As a consequence, many platforms (Databricks, EMR, Dataproc, …) recommend running transient clusters for production jobs. Start a cluster, run the job, terminate the cluster. The problem with this approach is that you pay for the setup/tear down costs (often about 10 minutes, because it takes a lot of time to setup YARN properly), and you don’t get any resource sharing. It’s very easy to make mistakes and waste a lot of compute resources with this approach.
3. Integration in a rich ecosystem – cloud-agnostic & with less vendor lock-in
Deploying Spark on Kubernetes gives you powerful features for free such as the use of namespaces and quotas for multitenancy control, and role-based access control (optionally integrated with your cloud provider IAM) for fine-grained security and data access.
If you have a need outside the k8s scope, the community is very active and it’s likely you’ll find a tool to answer this need. This point is particularly strong if you already use Kubernetes for the rest of your stack as you may re-use your existing tooling. It also makes your data infrastructure more cloud-agnostic and reduces your vendor lock-in!
The Neutral – Spark performance is the same
We ran benchmarks that prove that there is no performance difference between running Spark on Kubernetes and running Spark on YARN.
In our blog post – Apache Spark Performance Benchmarks show Kubernetes has caught up with YARN – we go over the setup of the benchmark, the results, as well as critical tips to maximize shuffle performance when running Spark on Kubernetes.
Despite the raw performance of Spark being the same, you can generate significant cost savings by migrating to Spark on Kubernetes as we mentioned earlier. Read the story of a customer who reduced their costs by 65% by migrating from YARN (EMR) to Spark-on-Kubernetes (Data Mechanics).
The Cons – Drawbacks of Spark on Kubernetes
1. Making Spark-on-k8s reliable at scale requires build time and expertise
If you’re new to Kubernetes, the new language, abstractions and tools it introduces can be frightening and take you away from your core mission.
And even if you already have expertise on Kubernetes, there’s a lot to build:
- Create and configure the Kubernetes cluster and its node pools
- Setup the spark-operator and k8s autoscaler (optional, but recommended)
- Setup a docker registry and create a process to package your dependencies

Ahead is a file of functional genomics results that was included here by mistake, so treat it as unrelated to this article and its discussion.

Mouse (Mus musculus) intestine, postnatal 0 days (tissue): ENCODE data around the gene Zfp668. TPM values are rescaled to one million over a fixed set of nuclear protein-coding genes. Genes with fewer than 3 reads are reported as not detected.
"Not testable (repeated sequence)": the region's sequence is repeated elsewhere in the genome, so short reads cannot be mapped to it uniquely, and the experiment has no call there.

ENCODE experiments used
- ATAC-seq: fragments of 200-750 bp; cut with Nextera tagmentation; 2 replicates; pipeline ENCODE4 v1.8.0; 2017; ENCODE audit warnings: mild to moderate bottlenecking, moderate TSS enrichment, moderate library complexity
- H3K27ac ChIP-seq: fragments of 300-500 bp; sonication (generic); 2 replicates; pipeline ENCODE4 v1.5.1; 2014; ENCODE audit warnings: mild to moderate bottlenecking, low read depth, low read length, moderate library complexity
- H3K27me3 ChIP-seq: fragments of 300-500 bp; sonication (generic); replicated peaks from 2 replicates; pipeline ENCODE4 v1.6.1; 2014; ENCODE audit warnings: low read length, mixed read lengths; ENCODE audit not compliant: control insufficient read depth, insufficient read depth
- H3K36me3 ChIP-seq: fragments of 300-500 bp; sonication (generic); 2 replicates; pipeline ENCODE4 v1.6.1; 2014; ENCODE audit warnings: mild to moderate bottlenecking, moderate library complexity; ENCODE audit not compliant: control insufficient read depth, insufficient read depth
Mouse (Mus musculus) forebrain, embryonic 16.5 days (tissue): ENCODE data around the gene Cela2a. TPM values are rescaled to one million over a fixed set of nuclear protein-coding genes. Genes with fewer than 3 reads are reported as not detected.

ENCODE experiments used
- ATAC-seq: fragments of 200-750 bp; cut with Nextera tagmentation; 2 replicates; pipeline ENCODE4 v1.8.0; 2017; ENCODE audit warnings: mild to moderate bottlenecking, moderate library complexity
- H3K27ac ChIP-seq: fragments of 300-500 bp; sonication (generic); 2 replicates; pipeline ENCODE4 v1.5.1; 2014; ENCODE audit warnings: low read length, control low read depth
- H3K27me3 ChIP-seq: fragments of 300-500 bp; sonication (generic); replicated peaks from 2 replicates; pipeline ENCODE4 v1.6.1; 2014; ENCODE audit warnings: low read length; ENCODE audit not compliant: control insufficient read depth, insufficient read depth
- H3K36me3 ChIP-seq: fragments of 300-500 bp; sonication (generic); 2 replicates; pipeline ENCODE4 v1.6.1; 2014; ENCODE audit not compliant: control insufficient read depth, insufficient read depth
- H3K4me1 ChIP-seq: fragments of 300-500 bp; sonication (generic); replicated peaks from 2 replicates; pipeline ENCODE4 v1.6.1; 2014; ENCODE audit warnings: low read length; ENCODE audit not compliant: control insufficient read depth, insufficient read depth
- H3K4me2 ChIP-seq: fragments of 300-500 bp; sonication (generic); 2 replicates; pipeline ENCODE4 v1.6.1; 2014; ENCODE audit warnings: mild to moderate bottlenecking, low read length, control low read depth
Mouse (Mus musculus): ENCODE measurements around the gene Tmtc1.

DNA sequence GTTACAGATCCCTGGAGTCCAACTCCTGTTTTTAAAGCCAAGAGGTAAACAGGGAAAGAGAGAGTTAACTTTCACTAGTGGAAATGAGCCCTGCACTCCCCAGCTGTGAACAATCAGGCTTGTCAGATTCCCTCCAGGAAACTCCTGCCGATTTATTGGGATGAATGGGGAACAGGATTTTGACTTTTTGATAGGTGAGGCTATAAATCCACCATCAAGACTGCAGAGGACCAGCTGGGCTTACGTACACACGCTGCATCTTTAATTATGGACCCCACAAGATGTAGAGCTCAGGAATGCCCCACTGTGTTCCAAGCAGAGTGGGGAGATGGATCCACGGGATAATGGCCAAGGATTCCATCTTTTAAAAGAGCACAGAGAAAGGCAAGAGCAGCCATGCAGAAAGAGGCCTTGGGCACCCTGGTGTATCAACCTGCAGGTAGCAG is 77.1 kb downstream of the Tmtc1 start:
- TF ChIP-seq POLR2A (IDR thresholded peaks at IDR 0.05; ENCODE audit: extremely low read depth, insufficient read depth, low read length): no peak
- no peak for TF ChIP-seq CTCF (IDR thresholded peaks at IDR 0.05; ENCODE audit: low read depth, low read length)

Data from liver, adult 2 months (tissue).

- Setup a Spark History Server (to see the Spark UI after an app has completed, though Delight can save you this trouble!)
- Setup your logging, monitoring, and security tools
- Optimize application configurations and I/O for Kubernetes
- Enable spot/preemptible nodes on your cluster (optional, but recommended)
- Building integrations with your notebooks and/or your scheduler
This is why we built Data Mechanics – to take care of all the setup and make Spark on Kubernetes easy-to-use and cost-effective for everyone, from the smallest teams to large enterprises. Read How Data Mechanics Improves on Spark on Kubernetes open-source to learn more about what our platform offers on top of open-source.
2. You should be running the latest Spark versions
Initial support for Spark on Kubernetes started with Spark 2.3 in February 2018, but this version was lacking critical features. At Data Mechanics, we only support Spark 2.4 and above. We highly recommend using:
- Spark 3.0 and above: To benefit from dynamic allocation – the ability for each Spark application to add and remove Spark executors dynamically based on the load. This feature is very important if you intend to use Spark in an interactive way (from notebooks). It’s the only way to make them cost-effective.
- Spark 3.1 and above: Spark-on-Kubernetes was officially declared Generally Available and Production Ready with this release – read our article to dive deeper into the Spark 3.1 release. It brought critical stability and performance improvements, in addition to powerful features, like the ability for Spark to anticipate spot kills and gracefully shutdown executors (without losing their shuffle and cached data) before they are interrupted.
Conclusion – Should You Get Started ?
Traditional software engineering has shifted towards cloud-native containerization over the past few years, and it’s undeniable a similar shift is happening for big data workloads. In fact since Spark 3.1 (released in March 2021), Spark on Kubernetes has officially been declared as Generally Available and production-ready.
Does it mean that every data team should become Kubernetes experts? Not at all. We’ve built Ocean for Apache Spark for precisely for that reason. To make Spark on Kubernetes absolute setup- and maintenance-free. We’ve helped many customers run Spark on Kubernetes, both for new Spark projects or as part of a migration from a YARN-based infrastructure. Our platform improves on top of the open-source version by adding intuitive user interfaces, notebook and scheduler integrations, and dynamic optimizations that typically generate 50 to 75% cost savings.
We’d love to help! Book a demo with us to get started.